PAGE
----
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. Last Updated: 07/27/2016

Yeltsin, Yavlinsky Split Over Unity

President Boris Yeltsin has announced that he is "uniting" with his main democratic rival in the June presidential election, Grigory Yavlinsky, in a move that would give a vital boost to his campaign, but any deal was promptly denied by Yavlinsky.

Yavlinsky, leader of the reformist Yabloko movement, told NTV Independent Television that a deal had not been reached.

"The president's words that we have united don't correspond to reality."

Yavlinsky suggested to Interfax that Yeltsin's announcement was an election ploy and said, "I have no intention or desire to join the presidential team."

Yeltsin spoke Saturday on his arrival in the Black Sea port of Astrakhan, where he was asked about his negotiations with Yavlinsky.

"We have already met, and we are uniting," Interfax quoted the president as saying.

There has been widespread speculation that Yeltsin was seeking a deal with Yavlinsky, under which the latter would receive the post of prime minister in return for withdrawing his presidential candidacy. The two met for over two hours last week, during which time Yavlinsky reportedly spelled out his conditions for cooperation.

But according to Reuters, Yavlinsky told Radio Mayak that the question of withdrawing his candidacy had not come up in his meeting with Yeltsin.

Similar reports of a ministerial offer had circulated earlier this month after Yeltsin met retired General Alexander Lebed, who is also running for the presidency. But Lebed denied being offered or accepting any post from Yeltsin.

In an interview with Interfax and Itar-Tass in Astrakhan, Yeltsin said he hoped to form an alliance with Yavlinsky, Lebed and the other member of the putative "Third Force" democratic alliance, eye surgeon Svyatoslav Fyodorov. But he said his cooperation with the three politicians could take various forms.

"This does not mean those candidates must give up fighting for the presidential post," he said.

Yavlinsky, 44, has dropped a series of hints about his willingness to do a deal with Yeltsin under certain conditions, including a cabinet reshuffle, the restructuring of economic reform policies and an end to the fighting in Chechnya.

"The issue we are going to discuss would be a first in Russian history: a political coalition between the government and the democratic opposition," Yavlinsky said in an interview with the British Broadcasting Corporation Wednesday.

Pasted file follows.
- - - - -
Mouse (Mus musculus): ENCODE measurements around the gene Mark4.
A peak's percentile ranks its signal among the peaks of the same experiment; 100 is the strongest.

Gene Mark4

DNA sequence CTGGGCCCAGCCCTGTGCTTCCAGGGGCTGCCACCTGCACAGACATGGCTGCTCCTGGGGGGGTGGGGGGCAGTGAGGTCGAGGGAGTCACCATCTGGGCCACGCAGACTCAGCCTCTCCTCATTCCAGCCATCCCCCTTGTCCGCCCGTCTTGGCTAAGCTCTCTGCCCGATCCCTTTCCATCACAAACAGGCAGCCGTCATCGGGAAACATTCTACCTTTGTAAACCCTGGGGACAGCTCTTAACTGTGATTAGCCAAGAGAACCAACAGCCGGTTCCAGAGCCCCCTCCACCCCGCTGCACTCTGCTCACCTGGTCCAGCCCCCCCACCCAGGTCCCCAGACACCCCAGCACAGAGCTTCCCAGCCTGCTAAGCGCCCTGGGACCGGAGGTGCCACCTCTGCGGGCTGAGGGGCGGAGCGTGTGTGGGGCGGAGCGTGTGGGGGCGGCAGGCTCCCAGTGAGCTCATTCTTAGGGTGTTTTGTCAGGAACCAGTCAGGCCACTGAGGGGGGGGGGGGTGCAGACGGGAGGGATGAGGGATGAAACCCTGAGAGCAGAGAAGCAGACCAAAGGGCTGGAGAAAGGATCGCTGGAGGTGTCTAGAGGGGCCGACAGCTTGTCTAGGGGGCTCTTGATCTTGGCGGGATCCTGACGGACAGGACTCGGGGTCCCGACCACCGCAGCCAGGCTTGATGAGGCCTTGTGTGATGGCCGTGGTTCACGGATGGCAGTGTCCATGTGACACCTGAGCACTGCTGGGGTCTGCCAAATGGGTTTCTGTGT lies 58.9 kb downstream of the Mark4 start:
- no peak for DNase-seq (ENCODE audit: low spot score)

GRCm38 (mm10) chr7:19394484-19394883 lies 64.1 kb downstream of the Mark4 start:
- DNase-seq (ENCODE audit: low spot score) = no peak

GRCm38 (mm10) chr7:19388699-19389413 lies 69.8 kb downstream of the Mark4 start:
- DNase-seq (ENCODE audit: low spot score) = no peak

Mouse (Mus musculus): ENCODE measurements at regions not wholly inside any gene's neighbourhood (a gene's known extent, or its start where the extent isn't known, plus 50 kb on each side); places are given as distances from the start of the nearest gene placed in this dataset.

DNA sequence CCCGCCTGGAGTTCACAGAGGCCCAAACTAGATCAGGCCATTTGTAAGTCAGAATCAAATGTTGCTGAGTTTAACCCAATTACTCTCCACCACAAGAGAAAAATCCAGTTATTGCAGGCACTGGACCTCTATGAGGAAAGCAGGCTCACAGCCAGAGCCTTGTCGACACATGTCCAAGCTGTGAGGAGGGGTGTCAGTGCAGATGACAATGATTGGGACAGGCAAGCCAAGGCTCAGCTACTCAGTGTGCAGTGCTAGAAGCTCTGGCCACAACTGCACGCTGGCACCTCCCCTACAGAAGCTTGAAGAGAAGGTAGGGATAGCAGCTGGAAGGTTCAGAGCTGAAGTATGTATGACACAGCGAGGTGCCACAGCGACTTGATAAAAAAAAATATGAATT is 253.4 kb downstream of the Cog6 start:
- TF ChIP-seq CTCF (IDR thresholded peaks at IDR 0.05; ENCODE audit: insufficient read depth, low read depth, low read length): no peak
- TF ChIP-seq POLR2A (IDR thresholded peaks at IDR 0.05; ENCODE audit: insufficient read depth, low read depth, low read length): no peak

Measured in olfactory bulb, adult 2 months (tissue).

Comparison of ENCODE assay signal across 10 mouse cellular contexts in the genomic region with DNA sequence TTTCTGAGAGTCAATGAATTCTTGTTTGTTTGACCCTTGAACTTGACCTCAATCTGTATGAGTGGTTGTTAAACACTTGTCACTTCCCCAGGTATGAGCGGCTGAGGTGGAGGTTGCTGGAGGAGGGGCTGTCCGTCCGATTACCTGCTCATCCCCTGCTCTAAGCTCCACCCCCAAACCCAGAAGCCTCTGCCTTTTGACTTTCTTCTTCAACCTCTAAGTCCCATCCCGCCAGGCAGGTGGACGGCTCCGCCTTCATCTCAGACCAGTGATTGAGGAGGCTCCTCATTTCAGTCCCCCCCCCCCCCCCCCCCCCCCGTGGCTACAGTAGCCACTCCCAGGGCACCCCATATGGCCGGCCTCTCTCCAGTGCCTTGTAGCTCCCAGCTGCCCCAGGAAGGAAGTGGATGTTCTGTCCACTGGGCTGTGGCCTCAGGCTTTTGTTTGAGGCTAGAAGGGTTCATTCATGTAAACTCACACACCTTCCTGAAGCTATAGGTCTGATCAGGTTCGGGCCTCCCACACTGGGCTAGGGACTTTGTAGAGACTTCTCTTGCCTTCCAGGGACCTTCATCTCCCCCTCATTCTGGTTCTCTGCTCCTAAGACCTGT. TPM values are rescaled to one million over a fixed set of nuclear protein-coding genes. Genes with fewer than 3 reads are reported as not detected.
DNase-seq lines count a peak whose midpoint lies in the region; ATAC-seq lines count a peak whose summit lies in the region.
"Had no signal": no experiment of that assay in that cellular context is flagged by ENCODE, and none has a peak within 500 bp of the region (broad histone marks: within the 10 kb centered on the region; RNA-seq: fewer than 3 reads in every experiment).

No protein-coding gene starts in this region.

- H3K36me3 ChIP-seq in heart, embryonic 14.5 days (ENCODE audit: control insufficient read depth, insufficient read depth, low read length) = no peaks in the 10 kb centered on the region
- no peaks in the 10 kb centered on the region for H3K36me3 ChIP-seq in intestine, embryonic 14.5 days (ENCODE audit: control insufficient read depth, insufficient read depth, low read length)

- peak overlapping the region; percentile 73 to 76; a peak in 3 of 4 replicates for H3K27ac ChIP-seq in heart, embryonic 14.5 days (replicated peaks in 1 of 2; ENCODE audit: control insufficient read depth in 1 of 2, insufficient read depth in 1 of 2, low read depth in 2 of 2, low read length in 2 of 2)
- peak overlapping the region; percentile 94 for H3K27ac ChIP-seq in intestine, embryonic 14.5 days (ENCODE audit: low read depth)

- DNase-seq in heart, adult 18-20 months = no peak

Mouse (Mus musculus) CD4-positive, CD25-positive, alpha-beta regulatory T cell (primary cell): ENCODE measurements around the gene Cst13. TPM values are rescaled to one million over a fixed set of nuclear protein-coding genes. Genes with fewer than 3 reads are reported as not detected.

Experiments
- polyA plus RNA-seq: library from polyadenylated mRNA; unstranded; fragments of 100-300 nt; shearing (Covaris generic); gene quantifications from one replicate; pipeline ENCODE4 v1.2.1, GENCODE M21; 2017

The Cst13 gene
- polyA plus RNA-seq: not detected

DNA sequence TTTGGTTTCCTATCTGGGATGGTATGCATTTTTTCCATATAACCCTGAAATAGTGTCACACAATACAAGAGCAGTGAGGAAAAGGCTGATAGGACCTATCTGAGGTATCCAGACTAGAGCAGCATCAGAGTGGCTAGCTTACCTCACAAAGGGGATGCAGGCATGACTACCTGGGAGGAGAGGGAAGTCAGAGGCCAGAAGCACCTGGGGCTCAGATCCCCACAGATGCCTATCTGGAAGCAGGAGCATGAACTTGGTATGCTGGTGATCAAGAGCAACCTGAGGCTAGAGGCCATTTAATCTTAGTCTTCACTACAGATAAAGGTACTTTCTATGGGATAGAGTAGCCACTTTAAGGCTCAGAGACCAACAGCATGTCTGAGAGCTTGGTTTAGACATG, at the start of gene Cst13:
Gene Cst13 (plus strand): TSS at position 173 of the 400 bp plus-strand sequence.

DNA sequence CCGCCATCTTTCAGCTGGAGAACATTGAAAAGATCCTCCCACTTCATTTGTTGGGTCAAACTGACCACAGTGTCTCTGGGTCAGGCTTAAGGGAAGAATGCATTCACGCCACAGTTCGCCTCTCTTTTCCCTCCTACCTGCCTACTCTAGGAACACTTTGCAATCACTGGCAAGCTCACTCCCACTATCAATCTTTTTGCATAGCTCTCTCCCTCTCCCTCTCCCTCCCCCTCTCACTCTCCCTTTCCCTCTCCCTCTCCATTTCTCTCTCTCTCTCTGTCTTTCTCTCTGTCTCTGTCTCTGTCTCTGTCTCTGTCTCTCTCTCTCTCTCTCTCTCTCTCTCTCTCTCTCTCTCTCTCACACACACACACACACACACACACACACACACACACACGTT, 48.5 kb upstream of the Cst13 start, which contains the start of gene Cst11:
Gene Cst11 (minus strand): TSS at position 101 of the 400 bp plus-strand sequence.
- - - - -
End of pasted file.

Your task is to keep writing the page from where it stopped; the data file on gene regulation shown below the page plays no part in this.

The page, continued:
After his talks with Yeltsin on May 5, the Yabloko leader confirmed that they had discussed the possibility of cooperation and said he had given Yeltsin a list of policy proposals that the president had promised to examine, including serious "but not cardinal" cabinet changes.

Yeltsin is still fighting an uphill battle to retain the presidency. While most opinion polls have shown Yeltsin to be gaining ground against Gennady Zyuganov, the Communist leader still appears to be hold Sobchak hailed the possibility of an alliance between Yeltsin, Yavlinsky, Fyodorov and Lebed.

"This is very good news," he said. "If all forces oriented toward democratic reform understand that you can't go backwards into the future -- if they unite -- then I think Boris Nikolayevich [Yeltsin] will have a good chance of winning. Today, this cannot be said. Today, the situation seems dangerous because in all significant parts of the country, Zyuganov is ahead of Yeltsin."

Sobchak said that at the very beginning of the presidential campaign, he had urged Yavlinsky to stand behind Yeltsin.

"I told Yavlinsky: 'One has to stand behind one candidate, and that candidate must be Boris Nikolayevich [Yeltsin],'" Sobchak said, adding that he had pledged to support Yavlinsky in the presidential election in the year 2001.

He said that if Zyuganov won the presidential election, the Russian economy would collapse within six months, and "nobody will invest a single dollar into the Russian economy."

As for the president, Sobchak said, "Yeltsin will go down in history as a great reformer who dared launch deep reforms in a country that was hopelessly lagging behind all others in all basic parameters."

Communist leader Gennady Zyuganov appeared unconcerned by the proposed alliance between his chief opponents Saturday, telling the Associated Press that such a move would alienate voters and "mean the end of Yavlinsky's political career."

"You cannot order the voters around," Zyuganov said.

Yeltsin arrived in Astrakhan by ship after traveling for two days along the Volga from the city of Volgograd, making campaign stops at the towns of Akhtubinsk and Znamensk, both military industrial centers. At a meeting with local mayors in Akhtubinsk, he said he had signed a decree on measures to improve the defense industry, which has suffered near total collapse since the breakup of the Soviet Union, Interfax reported.

It was not clear exactly when Yeltsin would be returning to Moscow.

When he stepped off the ship in Astrakhan, the president was met by heckling crowds complaining of delayed payments in salaries and pensions and confronted by a banner demanding "Stop the War in Chechnya," Reuters reported.

Answering questions from the crowd, Yeltsin reiterated his intention to visit Chechnya this month, although he declined to give the exact date. "I will go to Chechnya myself -- of course I will not name the date -- to seat everybody around the negotiating table," Reuters quoted him as saying.

On Wednesday, Interfax quoted Interior Minister Anatoly Kulikov as saying that such a visit was "impossible" at present for security reasons.